How did the Spanish horses get to be all spotted?
The Nez Perce, were to become the first horse breeders in the North American continent. As they learned horsemanship, so too came their breeding skills. They had a particular affinity for the few prized spotted horses that were in the herds and soon started culling and breeding from that stock. They bred for size, good conformation, feet were very important, heart, strength, agility, a good mind and for color patterns. Their knowledge soon became such that they were able to begin specific breeding programs from their stock and to develop prized patterns, which gave birth to developing a heretofore unknown horse breed. It was a unique breed that came to be known as the Appaloosa horse. The Appaloosa, is the first true North American horse breed.
How did the Appaloosa get its' name?
When the West started to become settled, people came into areas of the country that had only been inhabited by Native Americans. Rivers, mountains and other obvious landmarks often gave rise to names for the settlements. In the area where the Nez Perce lived, there is a river called the Palouse River in what is now northern Idaho. Many of the settlers became familiar with the colorful native ponies in their area and started calling them such colloquial names as "Palousey" or it's "a Palousey" horse. Over time, the colloquial name gave rise to the more familiar and now breed accepted name of Appaloosa.
How did the Appaloosa come into Canada?
Native American history is fraught with battles and bloodshed. Often there was trouble between the People, settlers and the US Army. Much of the trouble was caused thru lack of understanding of the People's culture and the settlers now transported cultures. Battles, wars, bloodshed were all too often the result. In the mid 1800's, there was a flood of new settlers into the traditional Nez Perce home grounds. Conflicts soon arose and battles resulted. The Nez Perce War of 1877 occurred and thru it, the Appaloosa horse found it's way into Canada along with some of the Nez Perce peoples.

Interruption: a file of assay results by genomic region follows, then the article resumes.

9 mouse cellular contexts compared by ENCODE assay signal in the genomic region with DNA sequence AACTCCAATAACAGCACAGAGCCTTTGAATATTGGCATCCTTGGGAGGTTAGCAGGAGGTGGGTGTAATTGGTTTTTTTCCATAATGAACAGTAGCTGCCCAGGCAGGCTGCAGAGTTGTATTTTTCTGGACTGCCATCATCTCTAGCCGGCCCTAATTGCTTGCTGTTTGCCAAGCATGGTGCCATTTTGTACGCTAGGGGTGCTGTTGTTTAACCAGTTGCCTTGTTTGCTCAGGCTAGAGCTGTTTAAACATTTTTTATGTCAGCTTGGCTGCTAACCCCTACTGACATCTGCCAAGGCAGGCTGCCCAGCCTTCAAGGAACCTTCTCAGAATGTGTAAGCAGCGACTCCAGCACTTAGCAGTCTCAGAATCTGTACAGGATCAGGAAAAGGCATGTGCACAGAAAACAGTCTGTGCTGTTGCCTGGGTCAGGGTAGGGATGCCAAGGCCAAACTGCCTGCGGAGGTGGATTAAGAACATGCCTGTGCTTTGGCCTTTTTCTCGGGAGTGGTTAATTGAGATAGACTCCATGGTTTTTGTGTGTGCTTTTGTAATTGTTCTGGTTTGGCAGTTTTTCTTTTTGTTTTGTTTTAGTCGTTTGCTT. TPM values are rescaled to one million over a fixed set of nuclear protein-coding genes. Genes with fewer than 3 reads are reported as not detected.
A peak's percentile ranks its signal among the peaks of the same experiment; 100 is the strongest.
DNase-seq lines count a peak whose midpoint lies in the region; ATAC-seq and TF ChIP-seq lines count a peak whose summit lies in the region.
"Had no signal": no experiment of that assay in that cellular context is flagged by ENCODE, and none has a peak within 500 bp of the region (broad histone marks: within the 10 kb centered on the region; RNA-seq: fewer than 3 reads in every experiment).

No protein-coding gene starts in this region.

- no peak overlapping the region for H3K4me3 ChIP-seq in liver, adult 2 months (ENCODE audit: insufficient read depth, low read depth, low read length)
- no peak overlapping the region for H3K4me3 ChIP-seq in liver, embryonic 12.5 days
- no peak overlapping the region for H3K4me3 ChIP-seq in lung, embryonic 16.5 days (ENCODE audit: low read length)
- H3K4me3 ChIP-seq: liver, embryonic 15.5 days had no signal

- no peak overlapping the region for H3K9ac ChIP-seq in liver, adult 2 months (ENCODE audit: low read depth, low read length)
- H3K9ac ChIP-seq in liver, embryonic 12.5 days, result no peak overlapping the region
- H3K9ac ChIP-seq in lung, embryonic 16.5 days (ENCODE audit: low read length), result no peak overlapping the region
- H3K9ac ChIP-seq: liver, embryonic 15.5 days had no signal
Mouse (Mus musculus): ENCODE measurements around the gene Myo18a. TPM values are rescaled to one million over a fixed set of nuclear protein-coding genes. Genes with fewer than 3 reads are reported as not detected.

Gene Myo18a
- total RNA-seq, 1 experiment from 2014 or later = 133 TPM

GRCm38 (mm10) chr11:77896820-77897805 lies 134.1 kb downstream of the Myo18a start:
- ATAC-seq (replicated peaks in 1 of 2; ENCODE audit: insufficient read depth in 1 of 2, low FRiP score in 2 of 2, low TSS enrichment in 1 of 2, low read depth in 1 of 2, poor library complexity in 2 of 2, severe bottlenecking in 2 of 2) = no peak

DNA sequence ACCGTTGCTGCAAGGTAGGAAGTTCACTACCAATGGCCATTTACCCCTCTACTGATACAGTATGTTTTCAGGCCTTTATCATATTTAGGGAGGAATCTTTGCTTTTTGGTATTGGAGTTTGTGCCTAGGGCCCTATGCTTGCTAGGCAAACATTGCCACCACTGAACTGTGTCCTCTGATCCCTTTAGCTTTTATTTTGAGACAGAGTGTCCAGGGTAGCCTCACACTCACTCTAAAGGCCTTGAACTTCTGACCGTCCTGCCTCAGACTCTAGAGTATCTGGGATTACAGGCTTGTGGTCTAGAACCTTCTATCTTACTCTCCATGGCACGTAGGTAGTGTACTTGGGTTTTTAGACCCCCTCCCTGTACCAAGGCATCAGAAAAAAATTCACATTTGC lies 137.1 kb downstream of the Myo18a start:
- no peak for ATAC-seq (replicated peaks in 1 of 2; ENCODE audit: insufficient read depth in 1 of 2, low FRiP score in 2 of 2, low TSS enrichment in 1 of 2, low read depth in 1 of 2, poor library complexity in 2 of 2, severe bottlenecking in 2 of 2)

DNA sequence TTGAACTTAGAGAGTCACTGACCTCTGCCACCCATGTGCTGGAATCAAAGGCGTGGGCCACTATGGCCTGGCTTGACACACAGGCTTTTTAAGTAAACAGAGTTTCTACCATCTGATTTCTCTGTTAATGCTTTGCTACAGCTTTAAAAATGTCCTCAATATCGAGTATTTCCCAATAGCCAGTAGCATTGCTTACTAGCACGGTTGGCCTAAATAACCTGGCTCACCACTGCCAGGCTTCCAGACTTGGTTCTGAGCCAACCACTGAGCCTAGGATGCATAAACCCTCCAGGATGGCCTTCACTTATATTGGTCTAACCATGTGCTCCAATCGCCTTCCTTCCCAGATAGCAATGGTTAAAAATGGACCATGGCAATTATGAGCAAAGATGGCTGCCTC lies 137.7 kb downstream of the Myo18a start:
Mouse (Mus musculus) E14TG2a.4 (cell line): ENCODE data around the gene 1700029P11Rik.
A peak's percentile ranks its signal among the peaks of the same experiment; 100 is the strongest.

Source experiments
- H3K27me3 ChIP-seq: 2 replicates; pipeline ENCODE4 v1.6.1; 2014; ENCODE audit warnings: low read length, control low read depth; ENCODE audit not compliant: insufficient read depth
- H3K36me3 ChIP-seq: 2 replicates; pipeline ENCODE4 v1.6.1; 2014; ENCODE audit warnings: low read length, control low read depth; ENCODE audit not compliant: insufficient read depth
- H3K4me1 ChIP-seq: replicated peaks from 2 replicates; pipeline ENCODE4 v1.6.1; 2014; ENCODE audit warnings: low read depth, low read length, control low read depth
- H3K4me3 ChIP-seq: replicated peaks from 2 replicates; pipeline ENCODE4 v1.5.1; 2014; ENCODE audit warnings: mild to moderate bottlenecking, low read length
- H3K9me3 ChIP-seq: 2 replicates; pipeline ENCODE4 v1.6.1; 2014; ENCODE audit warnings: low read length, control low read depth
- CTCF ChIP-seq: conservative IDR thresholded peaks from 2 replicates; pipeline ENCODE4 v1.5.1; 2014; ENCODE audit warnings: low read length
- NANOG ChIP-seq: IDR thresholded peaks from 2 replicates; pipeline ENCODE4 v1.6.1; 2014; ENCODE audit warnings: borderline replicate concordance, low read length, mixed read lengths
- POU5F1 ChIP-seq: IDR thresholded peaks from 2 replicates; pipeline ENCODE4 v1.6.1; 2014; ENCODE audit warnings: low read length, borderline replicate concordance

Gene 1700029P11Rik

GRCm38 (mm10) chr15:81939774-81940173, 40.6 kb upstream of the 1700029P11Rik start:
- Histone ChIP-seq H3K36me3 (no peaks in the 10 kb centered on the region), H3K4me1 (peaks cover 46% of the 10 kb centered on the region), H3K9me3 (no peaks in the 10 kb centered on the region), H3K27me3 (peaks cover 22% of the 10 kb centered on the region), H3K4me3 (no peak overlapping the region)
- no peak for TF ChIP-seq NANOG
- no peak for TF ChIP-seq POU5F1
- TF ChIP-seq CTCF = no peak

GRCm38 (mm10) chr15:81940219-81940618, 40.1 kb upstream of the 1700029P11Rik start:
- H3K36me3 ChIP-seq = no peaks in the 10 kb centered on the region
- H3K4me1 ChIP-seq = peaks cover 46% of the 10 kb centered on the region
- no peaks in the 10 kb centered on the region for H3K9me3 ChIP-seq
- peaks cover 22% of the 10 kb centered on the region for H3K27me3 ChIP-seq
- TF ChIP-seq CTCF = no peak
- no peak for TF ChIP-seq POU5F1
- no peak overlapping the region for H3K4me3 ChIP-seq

This movement into Canada had a couple of very important results. It crystallized and gave credence to the skills of the Nez Perce both as horsemen and as horse breeders. It was their sturdy horse which found itself the target of the Army. The Army had found itself baffled and befuddled by the great strength, agility and ability of the Appaloosa horse. It had depth and heart that was lacking in their own mounts. In order to control the People, it was decided to eliminate the strength of the people by eliminating the horse itself. Many, many Appaloosa horses were slaughtered or dispersed at that time. The carefully laid breeding program for these amazing horses, was laid waste and very nearly resulted in the demise of the breed as only a mere handful remained.
But, the Appaloosa is still here? How did that happen?
By the late 1800's and early 1900's, there were still just enough Appaloosas in North America that the cowboys started to notice the flashy and hearty horses. The Appaloosa began to make a small resurgence in the western lifestyle as a cow horse, round-ups and on the rodeo circuits of the day. With photography being a new up and comer, more of the general public across the new nation began to see the amazing coat patterns. Interest in preserving and growing the breed began, the Appaloosa could be saved as a breed.
The Appaloosa Horse Club or ApHC (United States) was formed in the 1930's to help preserve and breed the horses. It is now one of the leading equine registries in the world. In March of 1975, the Governor of Idaho, signed a bill naming the Appaloosa horse as the official State Horse. It was a fitting and deserving honor extended to a horse that had held such an important role in the history of Idaho and it's peoples both native and settlers.
In Canada, the Appaloosa Horse Club of Canada or ApHCC, was formed in 1954. It has the role of growing, protecting and preserving the breed in Canada. It is incorporated with the Animal Pedigree Act of Agriculture as an evolving breed.
Much of the breeding wisdoms of the Nez Perce peoples, has been lost. There is much to re-learn and recover.
We are grateful to those organizations and people who continue on in the work and have dedicated themselves to the Appaloosa horse.